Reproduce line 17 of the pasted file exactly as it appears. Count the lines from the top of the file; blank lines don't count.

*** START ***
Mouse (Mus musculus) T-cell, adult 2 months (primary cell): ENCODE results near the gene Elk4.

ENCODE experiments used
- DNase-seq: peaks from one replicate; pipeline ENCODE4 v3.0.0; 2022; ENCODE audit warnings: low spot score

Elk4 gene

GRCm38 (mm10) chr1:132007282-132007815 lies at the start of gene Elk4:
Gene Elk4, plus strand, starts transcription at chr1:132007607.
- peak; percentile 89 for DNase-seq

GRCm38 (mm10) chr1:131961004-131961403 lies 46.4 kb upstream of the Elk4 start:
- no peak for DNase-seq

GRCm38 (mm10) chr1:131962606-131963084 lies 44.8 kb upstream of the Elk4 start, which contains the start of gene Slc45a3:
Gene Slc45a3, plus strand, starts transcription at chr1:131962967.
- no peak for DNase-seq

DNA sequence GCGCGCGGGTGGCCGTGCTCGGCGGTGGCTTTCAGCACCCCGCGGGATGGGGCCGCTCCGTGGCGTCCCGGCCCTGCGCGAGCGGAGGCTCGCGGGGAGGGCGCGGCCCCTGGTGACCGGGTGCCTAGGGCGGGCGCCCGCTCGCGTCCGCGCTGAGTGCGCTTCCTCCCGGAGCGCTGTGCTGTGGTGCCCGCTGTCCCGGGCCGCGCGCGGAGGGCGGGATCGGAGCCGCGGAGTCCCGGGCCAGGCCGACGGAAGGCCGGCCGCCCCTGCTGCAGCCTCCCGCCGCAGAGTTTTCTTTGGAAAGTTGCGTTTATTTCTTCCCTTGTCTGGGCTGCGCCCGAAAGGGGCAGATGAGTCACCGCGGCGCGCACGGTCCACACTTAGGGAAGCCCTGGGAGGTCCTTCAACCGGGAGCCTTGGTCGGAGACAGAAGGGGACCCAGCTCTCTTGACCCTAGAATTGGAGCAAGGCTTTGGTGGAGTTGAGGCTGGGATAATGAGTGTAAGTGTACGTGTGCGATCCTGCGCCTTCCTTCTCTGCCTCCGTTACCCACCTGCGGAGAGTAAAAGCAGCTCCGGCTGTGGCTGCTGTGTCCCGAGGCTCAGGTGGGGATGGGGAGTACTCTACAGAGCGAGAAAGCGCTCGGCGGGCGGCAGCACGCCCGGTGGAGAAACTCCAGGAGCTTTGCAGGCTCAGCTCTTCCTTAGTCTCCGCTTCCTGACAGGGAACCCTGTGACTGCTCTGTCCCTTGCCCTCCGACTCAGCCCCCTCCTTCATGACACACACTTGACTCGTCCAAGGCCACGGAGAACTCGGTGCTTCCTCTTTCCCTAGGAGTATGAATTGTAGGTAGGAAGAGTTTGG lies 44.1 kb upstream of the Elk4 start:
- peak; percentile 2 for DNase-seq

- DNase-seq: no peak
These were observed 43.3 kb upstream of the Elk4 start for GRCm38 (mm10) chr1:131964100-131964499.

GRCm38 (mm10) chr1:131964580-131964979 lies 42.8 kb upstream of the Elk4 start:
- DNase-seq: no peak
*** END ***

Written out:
GRCm38 (mm10) chr1:131964580-131964979 lies 42.8 kb upstream of the Elk4 start: